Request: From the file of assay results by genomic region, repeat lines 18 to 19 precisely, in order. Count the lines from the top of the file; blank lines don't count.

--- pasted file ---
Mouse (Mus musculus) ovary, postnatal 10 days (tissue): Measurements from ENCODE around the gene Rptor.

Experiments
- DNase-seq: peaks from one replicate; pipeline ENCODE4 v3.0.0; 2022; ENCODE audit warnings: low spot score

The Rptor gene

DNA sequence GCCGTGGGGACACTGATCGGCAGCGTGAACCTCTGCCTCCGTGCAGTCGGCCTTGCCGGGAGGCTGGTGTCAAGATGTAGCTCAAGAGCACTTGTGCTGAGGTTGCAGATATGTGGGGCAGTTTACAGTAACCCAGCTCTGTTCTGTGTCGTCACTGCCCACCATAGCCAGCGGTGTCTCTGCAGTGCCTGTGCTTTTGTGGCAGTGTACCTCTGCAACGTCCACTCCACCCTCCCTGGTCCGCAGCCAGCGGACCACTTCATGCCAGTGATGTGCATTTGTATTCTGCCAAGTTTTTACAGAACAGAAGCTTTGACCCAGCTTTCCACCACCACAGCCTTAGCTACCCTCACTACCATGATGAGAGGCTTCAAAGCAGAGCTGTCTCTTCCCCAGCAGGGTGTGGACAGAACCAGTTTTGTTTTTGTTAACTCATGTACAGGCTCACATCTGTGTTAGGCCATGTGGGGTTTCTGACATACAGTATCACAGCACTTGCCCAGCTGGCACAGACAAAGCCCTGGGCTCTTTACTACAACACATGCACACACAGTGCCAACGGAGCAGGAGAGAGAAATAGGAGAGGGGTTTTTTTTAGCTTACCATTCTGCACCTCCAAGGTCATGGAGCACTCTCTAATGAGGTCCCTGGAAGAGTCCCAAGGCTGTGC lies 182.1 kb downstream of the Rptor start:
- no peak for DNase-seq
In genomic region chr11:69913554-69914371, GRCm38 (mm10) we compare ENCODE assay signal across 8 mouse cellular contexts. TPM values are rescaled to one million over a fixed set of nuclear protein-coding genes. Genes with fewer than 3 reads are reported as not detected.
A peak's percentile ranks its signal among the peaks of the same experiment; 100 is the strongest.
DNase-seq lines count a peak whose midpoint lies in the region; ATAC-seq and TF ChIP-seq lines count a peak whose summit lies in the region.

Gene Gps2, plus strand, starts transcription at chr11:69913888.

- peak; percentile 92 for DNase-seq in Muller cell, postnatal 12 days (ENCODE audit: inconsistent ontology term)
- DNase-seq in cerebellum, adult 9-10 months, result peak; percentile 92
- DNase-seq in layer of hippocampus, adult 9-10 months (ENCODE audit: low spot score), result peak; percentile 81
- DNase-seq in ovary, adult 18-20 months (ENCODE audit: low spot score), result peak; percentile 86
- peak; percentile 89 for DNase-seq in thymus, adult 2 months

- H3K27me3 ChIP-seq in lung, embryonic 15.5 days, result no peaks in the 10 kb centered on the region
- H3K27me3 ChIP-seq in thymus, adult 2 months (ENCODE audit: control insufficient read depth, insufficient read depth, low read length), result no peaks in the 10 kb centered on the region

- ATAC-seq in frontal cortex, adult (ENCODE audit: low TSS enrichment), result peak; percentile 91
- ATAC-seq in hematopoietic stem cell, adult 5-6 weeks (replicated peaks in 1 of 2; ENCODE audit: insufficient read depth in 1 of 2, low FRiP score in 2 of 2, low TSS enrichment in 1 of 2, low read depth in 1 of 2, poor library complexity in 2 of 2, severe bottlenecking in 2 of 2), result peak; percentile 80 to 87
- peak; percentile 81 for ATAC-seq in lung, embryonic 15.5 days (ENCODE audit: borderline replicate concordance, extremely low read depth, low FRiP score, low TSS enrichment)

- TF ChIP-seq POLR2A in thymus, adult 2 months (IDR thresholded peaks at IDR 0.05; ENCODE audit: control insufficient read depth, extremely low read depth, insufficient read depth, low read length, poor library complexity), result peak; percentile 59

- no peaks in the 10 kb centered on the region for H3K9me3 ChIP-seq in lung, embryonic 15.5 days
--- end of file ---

- ATAC-seq in frontal cortex, adult (ENCODE audit: low TSS enrichment), result peak; percentile 91
- ATAC-seq in hematopoietic stem cell, adult 5-6 weeks (replicated peaks in 1 of 2; ENCODE audit: insufficient read depth in 1 of 2, low FRiP score in 2 of 2, low TSS enrichment in 1 of 2, low read depth in 1 of 2, poor library complexity in 2 of 2, severe bottlenecking in 2 of 2), result peak; percentile 80 to 87